The Fulbright Program is devoted to increasing mutual understanding between the people of the United States and the people of other countries. It is the world’s largest and most diverse international educational exchange program. As a Fulbrighter, one will join the ranks of many distinguished program participants. Alumni have become heads of state, judges, ambassadors, cabinet ministers, CEOs, university presidents, leading journalists, artists, scientists, and teachers. They include 62 Nobel Laureates, 89 Pulitzer Prize winners, 80 MacArthur Fellows, and thousands of leaders across the private, public, and non-profit sectors. Since its inception in 1946, more than 400,000 Fulbrighters have participated in the Program.

Our own Jeff Spanke recently received the opportunity to become a Fulbright Scholar, below is an interview with him. It will tell you more about his specific award and plans.

How did you hear about the award?

Through my work with the Benjamin Franklin Transatlantic Fellowship over the last nine years, I’ve worked with hundreds of students from around the United States and Europe. This program has also allowed me to work with past Fulbright scholars who encouraged me to do some research and apply for an award.

What encouraged you to apply?

There really wasn’t anything specific that made me apply, I’d say. But I do think that everyone gets to a point in their lives where they’re just looking for something new and different. For me, I think it was a combination of COVID, earning tenure at Ball State, losing some family members to cancer, and approaching…a certain age…that made me wonder what else is out there. When you’re 20, you tend to think that everything needs to gel by, say, 30. When you’re 30, 40 seems like an eternity away. When you’re 40, you start to realize that you may actually still feel like you’re 30, and you start to question what you’re gonna do with the rest of your time. Basically, all the arbitrary markers of success and status melt away, and it’s just you, your life, and all those people along the way who’ve convinced you that you might be able to do some cool things with it someday….

Why did you pick Norway?

The logical response would be that it’s the only country that offers the Roving Fulbright Scholarship that I received. This particular opportunity has tremendous appeal to me because of its combined emphasis on American Studies and Education. I guess a broader answer would be that I’ve just never been to Norway before. In that sense, there’s something literally cool, I guess, about fully immersing myself in a place that’s kind of unconventional or absent from most travel itineraries. My family and I truly believe that it will be simultaneously the greatest experience we’ve yet had and, unquestionably, for so many reasons, the most difficult. The teacher educator in me, of course, is drawn to Norway’s education system and cultural emphasis on community and individual contribution. The Norwegian students I’ve known through BFTF have always had really compelling perspectives on the role of schools in a democratic society, and I’m fascinated by how Norwegian education and cultural philosophies might enhance my practice at Ball State.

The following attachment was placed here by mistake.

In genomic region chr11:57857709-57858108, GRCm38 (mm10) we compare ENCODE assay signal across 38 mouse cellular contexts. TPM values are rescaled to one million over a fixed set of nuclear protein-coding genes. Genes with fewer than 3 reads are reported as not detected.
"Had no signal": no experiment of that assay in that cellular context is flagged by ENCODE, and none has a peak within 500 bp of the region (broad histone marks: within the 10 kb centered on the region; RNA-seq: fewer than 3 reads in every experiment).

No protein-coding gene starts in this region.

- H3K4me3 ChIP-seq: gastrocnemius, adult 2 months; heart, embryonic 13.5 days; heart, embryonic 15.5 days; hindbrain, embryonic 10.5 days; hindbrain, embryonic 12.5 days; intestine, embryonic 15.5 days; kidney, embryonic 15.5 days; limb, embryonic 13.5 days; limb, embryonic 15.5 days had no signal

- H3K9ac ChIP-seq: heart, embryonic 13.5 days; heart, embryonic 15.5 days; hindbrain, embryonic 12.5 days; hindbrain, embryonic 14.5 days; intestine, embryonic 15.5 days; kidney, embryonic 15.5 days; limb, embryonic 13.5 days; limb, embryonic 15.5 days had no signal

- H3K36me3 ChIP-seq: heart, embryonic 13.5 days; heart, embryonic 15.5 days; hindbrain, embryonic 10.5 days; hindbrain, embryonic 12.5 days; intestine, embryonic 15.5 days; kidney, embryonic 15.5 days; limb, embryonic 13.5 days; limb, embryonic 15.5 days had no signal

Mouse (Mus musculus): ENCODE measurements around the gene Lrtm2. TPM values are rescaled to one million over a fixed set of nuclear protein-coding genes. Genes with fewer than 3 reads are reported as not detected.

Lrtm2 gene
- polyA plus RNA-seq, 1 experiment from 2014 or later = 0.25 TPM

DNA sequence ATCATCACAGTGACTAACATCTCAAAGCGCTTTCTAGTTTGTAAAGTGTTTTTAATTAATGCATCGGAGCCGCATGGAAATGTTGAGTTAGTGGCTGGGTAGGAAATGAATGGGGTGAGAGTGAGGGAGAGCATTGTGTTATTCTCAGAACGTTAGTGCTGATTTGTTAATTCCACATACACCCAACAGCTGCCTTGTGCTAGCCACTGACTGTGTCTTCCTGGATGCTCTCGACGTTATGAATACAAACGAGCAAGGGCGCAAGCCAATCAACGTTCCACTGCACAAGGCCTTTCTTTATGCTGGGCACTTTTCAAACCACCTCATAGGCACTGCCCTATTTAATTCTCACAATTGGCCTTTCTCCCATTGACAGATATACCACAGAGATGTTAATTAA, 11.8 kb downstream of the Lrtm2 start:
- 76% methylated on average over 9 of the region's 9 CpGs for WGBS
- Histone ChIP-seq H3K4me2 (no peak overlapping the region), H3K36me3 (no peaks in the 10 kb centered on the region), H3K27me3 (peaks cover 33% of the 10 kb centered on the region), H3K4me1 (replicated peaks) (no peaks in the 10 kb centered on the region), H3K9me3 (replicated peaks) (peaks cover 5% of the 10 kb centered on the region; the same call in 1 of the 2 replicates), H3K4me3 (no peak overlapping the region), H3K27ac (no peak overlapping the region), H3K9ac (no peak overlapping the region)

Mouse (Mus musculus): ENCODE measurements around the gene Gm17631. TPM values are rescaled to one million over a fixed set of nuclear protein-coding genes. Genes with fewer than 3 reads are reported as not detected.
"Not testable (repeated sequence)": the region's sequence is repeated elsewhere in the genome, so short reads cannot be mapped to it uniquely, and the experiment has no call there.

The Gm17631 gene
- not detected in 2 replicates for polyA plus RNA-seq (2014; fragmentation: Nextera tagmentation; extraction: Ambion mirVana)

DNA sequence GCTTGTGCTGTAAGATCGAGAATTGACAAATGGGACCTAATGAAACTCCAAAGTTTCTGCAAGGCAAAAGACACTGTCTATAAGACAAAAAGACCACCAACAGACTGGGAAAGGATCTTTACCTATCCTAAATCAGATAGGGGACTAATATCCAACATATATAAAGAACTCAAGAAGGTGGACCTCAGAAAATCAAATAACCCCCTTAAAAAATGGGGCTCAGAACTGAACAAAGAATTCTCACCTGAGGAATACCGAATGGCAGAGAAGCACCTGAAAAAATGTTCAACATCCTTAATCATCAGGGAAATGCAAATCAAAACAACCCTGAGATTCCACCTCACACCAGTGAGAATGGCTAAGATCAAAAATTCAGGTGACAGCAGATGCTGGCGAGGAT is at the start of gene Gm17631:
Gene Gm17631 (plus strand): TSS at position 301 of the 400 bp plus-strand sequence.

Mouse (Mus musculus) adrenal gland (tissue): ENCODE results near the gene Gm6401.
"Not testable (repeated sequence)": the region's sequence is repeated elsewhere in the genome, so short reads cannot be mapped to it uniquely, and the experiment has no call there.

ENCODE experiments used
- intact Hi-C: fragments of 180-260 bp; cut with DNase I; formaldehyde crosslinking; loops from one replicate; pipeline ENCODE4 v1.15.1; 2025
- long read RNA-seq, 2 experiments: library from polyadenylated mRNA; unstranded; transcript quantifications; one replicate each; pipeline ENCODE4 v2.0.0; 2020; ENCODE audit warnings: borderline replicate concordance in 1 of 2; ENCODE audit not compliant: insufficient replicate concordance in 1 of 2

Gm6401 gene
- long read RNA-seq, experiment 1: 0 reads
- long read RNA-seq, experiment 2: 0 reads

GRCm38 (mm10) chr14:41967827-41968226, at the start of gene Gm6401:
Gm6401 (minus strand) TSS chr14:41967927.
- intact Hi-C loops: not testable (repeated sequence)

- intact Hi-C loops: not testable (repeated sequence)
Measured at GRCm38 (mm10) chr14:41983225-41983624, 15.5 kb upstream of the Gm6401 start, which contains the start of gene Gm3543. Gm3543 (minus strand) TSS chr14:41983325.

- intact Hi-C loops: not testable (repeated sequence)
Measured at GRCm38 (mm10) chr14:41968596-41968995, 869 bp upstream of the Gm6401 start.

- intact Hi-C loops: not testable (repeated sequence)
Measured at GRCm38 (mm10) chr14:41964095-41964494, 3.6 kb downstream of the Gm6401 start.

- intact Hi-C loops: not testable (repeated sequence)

What do you plan to accomplish while there?

I hope that I’m able to represent the United States and Ball State University in a positive way. Especially since I’ll be over there during an election, it’s not lost on me the privilege and responsibility I have as maybe the only American educator that some of my Norwegian students ever meet. I hope that I’m able to teach something in terms of content and learning objectives, but more holistically, I hope I’m able to offer Norwegian stakeholders insights into American culture and pedagogy. Of course, along these same lines, hopefully something to come out of this experience will be a renewed appreciation for the good that can happen when you don’t always have a plan. Yes, I do plan to accomplish certain things when I’m over there—but maybe more importantly, I recognize and concede that so much of what I’ll accomplish and learn cannot be itemized or specified. There’s a certain element of deference that I need to have to the spirit of the adventure itself which, while terrifying, is also what gives it value and meaning. Learning, ultimately, is the primary goal.

What impact do you hope to make as a Fulbright scholar, its impact on you??

I hope that this experience offers a platform from which I can spend the rest of my career advocating for cultural exchanges and critical dialogue that produce an increased empathy and mutual understanding between the United States and other countries. And in terms of the impact that I hope Fulbright will have on me? Stay tuned, I guess!